I always thought ETTR was a kind of helpful guideline, "expose for midtones and highlights, get more light on the right side of your histogram," and that was the whole point. Turns out it's not the whole point. Exposing to the right is more than a cool idea for generally having more data in your images. There are some specific actions you can take to optimize exposure in a low-light situation.
I'd say if all you can adjust is shutter in a dark situation, ETTR has more to do with still scenes than moving subjects like your dog or a portrait. If you want low noise, you're going to want low ISO. If it needs to be mostly in focus, that limits opening up aperture. What's left? Your exposure knob and shutter speed. But really, the principle is to raise exposure all the way to the right without clipping data, however you can.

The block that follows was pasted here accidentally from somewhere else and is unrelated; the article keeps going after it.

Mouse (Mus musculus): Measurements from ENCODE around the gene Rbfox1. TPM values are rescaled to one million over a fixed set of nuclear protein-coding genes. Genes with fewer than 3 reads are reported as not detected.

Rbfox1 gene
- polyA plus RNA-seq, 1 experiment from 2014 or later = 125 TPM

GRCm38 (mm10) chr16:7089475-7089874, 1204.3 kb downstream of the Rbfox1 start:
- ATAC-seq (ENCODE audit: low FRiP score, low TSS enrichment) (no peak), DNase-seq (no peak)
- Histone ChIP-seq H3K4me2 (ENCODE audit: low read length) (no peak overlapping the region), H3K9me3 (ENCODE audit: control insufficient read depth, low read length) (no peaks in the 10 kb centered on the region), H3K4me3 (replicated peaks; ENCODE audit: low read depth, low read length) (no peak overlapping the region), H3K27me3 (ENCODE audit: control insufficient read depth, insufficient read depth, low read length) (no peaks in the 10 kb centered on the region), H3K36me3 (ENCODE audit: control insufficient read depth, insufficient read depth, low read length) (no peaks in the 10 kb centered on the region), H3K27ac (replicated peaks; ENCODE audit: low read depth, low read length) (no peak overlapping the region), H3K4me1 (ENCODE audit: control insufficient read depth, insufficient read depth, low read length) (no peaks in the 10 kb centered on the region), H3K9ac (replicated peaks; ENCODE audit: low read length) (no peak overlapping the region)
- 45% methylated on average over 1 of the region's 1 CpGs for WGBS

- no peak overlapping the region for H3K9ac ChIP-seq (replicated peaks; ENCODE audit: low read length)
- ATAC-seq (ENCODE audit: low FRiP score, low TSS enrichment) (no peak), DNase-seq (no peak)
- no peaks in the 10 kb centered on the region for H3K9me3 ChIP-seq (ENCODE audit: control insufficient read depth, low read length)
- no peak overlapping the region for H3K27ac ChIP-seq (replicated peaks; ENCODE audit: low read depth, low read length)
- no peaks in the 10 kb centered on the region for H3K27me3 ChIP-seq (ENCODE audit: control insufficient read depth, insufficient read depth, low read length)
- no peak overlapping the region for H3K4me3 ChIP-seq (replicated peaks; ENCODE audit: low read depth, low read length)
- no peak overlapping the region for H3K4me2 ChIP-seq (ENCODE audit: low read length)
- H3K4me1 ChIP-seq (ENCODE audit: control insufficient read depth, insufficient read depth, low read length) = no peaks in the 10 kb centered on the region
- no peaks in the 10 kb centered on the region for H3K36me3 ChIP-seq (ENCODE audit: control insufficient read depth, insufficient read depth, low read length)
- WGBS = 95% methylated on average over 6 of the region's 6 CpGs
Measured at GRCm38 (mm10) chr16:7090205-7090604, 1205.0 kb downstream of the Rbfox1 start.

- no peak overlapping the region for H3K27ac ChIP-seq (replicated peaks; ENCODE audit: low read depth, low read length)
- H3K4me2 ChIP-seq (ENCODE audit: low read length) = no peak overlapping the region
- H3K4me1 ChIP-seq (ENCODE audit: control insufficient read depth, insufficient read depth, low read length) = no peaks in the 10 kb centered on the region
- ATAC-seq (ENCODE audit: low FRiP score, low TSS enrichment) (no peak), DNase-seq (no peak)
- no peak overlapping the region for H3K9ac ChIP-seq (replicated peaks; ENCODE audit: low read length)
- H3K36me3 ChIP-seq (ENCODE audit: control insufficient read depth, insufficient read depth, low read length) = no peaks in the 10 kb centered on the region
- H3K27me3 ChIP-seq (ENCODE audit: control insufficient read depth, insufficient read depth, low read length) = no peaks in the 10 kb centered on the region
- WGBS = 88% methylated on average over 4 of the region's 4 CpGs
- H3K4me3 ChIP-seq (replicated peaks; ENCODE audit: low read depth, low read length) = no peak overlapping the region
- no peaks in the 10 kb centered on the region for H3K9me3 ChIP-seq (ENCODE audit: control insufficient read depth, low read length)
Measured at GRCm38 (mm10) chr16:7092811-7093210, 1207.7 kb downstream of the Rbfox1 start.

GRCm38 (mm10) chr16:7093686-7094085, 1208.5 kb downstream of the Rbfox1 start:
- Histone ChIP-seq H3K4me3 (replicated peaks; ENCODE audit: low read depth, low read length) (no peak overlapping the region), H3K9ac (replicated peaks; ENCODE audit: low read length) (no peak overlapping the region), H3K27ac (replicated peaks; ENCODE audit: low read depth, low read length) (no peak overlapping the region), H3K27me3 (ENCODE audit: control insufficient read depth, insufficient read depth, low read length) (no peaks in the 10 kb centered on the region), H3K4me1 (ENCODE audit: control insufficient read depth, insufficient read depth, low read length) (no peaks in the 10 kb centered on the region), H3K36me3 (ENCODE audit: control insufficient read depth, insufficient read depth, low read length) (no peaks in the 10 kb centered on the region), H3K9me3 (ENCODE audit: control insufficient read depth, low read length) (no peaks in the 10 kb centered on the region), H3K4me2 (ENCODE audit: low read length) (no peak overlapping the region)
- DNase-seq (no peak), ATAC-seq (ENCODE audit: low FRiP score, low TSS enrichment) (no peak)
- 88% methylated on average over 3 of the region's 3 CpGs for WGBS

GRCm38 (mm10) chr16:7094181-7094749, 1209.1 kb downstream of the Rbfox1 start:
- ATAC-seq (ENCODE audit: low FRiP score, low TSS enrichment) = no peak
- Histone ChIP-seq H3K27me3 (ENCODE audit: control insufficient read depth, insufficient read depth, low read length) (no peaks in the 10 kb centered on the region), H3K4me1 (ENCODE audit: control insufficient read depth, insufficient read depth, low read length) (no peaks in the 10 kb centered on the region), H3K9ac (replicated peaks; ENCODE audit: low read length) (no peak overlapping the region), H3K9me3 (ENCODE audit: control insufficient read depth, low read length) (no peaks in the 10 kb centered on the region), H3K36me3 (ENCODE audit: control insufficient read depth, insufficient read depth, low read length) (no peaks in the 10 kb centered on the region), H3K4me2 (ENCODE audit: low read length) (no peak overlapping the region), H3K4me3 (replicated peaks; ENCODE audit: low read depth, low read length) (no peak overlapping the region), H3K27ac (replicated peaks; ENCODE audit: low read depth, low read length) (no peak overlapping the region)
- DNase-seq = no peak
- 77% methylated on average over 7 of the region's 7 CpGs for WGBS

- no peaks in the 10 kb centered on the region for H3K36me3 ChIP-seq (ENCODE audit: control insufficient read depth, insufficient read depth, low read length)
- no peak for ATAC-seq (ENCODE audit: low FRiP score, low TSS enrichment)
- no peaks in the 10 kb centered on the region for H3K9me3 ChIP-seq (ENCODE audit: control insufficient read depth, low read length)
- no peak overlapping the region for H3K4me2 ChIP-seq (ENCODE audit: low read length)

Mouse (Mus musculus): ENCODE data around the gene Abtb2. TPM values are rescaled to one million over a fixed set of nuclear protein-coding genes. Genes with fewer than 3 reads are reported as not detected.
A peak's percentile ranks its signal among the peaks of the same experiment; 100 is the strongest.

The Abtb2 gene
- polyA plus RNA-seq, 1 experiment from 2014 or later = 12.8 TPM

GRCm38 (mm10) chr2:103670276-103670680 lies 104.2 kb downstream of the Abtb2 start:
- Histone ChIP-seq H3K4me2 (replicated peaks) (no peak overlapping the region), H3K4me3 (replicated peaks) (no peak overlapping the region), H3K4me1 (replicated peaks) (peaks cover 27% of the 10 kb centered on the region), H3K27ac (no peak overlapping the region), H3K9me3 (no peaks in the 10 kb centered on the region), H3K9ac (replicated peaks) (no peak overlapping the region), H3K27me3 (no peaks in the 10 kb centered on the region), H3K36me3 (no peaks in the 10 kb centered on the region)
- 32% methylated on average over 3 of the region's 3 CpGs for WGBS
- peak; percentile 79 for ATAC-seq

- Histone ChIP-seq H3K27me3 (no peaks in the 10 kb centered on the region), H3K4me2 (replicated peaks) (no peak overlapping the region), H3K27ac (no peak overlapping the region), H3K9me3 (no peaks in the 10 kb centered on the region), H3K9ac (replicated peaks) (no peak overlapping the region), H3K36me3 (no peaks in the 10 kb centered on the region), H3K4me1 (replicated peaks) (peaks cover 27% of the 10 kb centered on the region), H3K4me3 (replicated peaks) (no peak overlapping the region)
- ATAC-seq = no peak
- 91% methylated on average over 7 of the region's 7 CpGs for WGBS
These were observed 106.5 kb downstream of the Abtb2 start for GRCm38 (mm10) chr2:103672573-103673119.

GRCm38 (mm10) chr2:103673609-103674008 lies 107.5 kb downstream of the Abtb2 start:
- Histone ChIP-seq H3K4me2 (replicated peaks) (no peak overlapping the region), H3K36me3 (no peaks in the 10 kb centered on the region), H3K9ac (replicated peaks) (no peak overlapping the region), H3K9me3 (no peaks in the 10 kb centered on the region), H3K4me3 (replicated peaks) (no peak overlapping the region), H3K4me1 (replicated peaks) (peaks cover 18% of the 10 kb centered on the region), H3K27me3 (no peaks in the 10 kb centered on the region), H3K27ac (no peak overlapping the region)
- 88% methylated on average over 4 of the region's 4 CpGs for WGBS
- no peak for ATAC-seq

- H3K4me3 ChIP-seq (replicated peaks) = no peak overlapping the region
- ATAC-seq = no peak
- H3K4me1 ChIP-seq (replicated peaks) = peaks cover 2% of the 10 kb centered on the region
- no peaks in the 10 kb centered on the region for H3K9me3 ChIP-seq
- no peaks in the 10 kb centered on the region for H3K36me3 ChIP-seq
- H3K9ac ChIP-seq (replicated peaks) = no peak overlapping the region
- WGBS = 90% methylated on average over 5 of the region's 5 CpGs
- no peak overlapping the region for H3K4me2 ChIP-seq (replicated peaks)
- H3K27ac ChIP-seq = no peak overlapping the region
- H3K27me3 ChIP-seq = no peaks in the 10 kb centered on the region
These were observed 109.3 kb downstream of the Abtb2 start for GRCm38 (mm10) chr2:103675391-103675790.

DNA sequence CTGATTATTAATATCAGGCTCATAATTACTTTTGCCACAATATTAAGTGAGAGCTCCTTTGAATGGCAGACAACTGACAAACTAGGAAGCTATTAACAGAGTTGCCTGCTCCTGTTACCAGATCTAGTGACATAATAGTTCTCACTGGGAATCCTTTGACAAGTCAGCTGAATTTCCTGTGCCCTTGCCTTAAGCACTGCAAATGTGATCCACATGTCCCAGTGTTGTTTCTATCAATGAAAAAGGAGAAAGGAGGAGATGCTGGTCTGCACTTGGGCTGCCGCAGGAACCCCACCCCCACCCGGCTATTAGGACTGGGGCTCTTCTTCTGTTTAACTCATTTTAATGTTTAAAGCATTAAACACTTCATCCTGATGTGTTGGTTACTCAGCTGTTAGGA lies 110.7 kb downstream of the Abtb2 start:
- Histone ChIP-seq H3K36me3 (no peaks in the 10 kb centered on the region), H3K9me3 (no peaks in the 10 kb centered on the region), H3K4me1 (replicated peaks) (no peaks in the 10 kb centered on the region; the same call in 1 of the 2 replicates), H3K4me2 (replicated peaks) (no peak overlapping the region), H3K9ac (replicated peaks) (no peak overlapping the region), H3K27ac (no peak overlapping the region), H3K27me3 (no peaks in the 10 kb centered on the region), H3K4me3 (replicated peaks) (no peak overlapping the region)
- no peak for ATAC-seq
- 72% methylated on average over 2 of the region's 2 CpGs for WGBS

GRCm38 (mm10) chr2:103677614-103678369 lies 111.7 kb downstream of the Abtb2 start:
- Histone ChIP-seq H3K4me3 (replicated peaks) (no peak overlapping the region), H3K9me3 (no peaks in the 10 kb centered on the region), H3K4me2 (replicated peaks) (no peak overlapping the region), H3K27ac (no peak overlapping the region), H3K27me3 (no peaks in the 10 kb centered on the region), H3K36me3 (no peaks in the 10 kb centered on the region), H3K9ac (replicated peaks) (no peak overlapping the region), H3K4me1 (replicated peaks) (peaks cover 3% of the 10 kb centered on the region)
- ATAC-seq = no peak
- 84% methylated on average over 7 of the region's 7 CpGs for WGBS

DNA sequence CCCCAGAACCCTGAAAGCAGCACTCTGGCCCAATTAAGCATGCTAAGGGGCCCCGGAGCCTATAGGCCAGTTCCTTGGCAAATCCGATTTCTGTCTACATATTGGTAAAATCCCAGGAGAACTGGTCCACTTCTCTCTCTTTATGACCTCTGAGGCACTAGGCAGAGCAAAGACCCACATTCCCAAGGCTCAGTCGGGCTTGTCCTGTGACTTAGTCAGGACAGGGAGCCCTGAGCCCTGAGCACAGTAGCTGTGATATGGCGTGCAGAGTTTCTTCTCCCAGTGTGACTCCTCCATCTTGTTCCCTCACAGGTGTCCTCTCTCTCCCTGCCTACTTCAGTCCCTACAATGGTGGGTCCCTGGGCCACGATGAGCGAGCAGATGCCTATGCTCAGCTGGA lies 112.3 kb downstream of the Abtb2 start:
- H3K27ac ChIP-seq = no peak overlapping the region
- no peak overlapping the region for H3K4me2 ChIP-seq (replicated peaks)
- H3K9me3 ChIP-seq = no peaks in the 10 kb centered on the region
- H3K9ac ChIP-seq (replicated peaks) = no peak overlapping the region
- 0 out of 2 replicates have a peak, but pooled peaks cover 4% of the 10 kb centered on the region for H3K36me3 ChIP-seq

Take this scene as an example:
This is a dark scene. ISO 100, Aperture 5.6, very well-exposed, no noise, but it is a dark scene. I chuckle as I think of your reaction, "Duh Mr. Smart guy, you just turned your shutter to 25 seconds." Exactly, but what guide did I use to know how far to turn it without blowing out the highlights?
Compare how this scene would look with our go-to method of raising ISO:
The principal is ETTR, and the guide is histogram. Specifically, expose all the way to the right, **just to the point before** clipping occurs on the right. So if there's a bar on the far right, I've gone too far, back it up 1/3 stop, a click, whatever your measure is. Now you know that the image will be manageable in Lightroom or whatever your tool of choice is. In this case, I adjusted exposure in LR down a stop in addition to messing with shadows and highlights.
In Short, ETTR consists of using a tool like histogram to bump right up to but not cross that line of losing data on the high-end.
The two youtube videos that helped me see the light (haha): The second one is over the top testing on the Sony A7R2. I hope it helps.